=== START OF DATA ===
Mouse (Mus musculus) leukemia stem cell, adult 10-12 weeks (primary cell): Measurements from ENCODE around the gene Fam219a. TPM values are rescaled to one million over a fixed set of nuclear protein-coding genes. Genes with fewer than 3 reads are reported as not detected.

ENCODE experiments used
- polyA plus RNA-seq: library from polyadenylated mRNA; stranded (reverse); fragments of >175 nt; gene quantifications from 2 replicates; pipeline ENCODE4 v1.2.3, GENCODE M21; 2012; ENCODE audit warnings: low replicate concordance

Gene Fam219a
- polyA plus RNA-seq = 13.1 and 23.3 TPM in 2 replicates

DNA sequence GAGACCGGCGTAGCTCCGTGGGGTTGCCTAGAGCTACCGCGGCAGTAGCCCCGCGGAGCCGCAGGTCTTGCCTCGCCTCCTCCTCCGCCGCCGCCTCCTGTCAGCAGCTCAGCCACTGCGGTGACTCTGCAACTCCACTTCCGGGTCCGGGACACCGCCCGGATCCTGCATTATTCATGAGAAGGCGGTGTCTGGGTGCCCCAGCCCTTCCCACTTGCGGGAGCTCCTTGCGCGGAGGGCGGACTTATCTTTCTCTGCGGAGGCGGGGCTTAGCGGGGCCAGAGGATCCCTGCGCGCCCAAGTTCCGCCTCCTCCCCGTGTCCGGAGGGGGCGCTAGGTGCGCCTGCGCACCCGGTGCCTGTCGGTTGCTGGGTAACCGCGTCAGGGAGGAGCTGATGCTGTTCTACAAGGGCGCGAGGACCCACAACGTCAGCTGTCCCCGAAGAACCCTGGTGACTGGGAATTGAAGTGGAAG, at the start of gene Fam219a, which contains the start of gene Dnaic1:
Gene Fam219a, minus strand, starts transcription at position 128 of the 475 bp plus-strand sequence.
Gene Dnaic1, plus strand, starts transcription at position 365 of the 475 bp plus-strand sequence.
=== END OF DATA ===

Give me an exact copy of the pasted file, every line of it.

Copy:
Mouse (Mus musculus) leukemia stem cell, adult 10-12 weeks (primary cell): Measurements from ENCODE around the gene Fam219a. TPM values are rescaled to one million over a fixed set of nuclear protein-coding genes. Genes with fewer than 3 reads are reported as not detected.

ENCODE experiments used
- polyA plus RNA-seq: library from polyadenylated mRNA; stranded (reverse); fragments of >175 nt; gene quantifications from 2 replicates; pipeline ENCODE4 v1.2.3, GENCODE M21; 2012; ENCODE audit warnings: low replicate concordance

Gene Fam219a
- polyA plus RNA-seq = 13.1 and 23.3 TPM in 2 replicates

DNA sequence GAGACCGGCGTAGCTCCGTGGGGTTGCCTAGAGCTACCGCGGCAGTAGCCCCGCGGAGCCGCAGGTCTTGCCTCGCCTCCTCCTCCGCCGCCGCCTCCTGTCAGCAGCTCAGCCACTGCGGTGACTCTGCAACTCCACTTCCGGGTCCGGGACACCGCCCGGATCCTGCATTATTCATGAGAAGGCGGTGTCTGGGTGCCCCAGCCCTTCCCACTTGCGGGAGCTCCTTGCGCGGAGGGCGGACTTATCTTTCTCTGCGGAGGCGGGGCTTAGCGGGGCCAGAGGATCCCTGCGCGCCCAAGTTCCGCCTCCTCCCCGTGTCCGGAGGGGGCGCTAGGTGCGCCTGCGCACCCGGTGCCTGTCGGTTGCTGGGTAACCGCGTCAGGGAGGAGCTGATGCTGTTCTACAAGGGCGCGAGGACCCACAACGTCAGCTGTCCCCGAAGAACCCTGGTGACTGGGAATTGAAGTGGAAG, at the start of gene Fam219a, which contains the start of gene Dnaic1:
Gene Fam219a, minus strand, starts transcription at position 128 of the 475 bp plus-strand sequence.
Gene Dnaic1, plus strand, starts transcription at position 365 of the 475 bp plus-strand sequence.